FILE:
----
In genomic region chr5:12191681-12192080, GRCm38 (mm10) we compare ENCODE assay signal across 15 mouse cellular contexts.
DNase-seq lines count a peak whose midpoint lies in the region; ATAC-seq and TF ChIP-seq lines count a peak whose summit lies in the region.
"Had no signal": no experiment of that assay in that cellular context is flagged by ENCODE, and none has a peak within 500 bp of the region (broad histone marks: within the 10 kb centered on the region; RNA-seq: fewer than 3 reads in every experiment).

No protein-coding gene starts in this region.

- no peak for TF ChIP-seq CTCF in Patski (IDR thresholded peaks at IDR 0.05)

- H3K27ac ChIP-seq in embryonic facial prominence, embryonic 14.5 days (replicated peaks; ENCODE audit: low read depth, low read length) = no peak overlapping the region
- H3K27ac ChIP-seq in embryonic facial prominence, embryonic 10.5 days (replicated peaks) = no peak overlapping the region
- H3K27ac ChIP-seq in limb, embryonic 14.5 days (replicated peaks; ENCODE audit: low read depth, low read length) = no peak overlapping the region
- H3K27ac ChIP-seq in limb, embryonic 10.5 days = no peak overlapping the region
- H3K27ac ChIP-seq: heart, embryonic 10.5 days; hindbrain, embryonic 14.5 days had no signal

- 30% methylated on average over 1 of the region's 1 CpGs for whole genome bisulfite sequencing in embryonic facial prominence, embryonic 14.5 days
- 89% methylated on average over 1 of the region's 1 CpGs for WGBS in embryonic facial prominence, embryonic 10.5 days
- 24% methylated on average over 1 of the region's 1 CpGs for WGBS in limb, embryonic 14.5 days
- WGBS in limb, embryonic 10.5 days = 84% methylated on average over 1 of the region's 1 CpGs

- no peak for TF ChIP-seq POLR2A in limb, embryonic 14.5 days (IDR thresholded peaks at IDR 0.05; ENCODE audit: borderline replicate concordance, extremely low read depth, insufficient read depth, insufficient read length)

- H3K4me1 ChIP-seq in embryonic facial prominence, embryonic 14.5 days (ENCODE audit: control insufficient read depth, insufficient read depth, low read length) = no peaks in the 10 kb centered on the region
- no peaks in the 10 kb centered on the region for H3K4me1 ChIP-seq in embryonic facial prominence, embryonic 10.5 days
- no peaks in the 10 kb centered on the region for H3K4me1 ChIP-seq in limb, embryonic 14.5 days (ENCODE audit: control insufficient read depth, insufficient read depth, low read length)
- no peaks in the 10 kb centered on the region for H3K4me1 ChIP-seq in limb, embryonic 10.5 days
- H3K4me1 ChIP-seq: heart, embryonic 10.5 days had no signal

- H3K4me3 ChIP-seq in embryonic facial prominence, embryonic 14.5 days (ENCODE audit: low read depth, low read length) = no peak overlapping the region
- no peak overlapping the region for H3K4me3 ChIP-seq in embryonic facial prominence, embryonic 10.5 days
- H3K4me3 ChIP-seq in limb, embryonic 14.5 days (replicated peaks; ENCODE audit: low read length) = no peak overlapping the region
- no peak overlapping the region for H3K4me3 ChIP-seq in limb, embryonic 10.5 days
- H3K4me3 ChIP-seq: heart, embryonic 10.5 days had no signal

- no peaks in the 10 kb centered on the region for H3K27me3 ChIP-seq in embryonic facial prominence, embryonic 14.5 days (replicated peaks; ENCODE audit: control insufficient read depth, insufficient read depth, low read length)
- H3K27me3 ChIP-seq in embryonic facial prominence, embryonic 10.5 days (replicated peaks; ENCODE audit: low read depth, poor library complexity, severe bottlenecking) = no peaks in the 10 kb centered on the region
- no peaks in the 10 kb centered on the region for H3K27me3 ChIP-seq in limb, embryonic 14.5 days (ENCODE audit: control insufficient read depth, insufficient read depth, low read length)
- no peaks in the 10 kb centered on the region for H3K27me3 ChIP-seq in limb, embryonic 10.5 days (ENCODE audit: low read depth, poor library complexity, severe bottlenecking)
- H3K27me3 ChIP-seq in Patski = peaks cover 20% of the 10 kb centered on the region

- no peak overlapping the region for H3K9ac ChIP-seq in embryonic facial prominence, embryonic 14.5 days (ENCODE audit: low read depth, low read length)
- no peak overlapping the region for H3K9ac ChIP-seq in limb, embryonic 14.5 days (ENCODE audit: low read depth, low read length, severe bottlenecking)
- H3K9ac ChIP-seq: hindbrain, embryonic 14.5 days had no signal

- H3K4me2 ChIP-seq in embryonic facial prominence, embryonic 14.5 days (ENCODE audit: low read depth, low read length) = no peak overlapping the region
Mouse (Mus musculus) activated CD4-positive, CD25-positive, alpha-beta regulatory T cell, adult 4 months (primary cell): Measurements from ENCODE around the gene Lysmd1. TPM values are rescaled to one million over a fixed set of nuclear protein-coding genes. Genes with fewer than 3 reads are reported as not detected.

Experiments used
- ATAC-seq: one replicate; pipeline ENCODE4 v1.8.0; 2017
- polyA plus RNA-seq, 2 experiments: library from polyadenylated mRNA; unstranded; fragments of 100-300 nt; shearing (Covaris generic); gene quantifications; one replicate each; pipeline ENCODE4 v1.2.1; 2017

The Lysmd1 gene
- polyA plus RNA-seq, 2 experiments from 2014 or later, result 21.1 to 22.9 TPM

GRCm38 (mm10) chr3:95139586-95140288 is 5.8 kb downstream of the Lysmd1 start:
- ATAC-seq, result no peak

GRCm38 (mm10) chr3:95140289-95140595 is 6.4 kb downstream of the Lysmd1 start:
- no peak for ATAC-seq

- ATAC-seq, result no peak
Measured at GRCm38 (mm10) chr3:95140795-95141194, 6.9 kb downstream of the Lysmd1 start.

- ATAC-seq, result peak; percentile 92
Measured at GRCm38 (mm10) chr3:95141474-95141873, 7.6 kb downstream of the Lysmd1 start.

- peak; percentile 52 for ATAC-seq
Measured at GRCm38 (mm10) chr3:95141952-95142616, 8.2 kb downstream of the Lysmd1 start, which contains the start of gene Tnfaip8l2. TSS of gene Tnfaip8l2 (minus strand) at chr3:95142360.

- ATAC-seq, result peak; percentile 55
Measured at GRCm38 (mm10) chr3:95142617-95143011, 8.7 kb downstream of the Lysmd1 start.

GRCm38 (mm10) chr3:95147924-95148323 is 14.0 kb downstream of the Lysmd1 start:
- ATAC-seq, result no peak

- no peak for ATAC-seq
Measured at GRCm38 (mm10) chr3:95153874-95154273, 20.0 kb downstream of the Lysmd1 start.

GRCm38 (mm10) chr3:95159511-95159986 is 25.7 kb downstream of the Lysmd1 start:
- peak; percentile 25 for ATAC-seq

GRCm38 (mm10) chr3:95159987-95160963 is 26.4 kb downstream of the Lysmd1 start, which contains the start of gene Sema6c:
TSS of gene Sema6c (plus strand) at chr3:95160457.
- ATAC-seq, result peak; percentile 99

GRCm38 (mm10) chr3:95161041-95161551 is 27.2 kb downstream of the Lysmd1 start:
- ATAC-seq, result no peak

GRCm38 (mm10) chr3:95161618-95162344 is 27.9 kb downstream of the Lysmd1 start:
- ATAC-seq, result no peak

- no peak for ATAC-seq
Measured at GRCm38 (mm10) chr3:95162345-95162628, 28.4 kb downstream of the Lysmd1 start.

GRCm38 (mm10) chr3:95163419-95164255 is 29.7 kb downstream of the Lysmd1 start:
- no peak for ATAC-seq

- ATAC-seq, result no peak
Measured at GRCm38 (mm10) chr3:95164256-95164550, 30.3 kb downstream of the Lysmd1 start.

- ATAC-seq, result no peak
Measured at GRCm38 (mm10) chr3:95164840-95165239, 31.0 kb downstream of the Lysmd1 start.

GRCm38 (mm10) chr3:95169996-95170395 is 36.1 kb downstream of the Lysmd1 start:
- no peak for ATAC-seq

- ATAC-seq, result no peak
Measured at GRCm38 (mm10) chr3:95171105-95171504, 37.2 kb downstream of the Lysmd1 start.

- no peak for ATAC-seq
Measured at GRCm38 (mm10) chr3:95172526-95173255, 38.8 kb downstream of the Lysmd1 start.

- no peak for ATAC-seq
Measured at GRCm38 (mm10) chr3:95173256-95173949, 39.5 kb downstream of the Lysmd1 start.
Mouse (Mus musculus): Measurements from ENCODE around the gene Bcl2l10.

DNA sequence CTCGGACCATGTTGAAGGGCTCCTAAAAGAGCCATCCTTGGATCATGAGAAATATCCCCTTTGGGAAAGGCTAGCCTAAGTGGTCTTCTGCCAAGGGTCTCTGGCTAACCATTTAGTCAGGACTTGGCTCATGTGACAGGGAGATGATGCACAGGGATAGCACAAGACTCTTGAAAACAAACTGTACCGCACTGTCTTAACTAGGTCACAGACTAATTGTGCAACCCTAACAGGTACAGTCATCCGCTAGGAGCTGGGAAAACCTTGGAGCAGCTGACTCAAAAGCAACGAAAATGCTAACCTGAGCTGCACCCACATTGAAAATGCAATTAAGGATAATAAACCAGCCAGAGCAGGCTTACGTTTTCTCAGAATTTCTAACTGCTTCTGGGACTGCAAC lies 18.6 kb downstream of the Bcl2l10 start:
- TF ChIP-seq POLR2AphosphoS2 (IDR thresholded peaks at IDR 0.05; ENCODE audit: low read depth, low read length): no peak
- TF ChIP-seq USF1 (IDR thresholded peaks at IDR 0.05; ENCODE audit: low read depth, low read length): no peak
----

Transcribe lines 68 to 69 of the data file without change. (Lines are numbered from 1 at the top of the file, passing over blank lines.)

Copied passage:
GRCm38 (mm10) chr3:95163419-95164255 is 29.7 kb downstream of the Lysmd1 start:
- no peak for ATAC-seq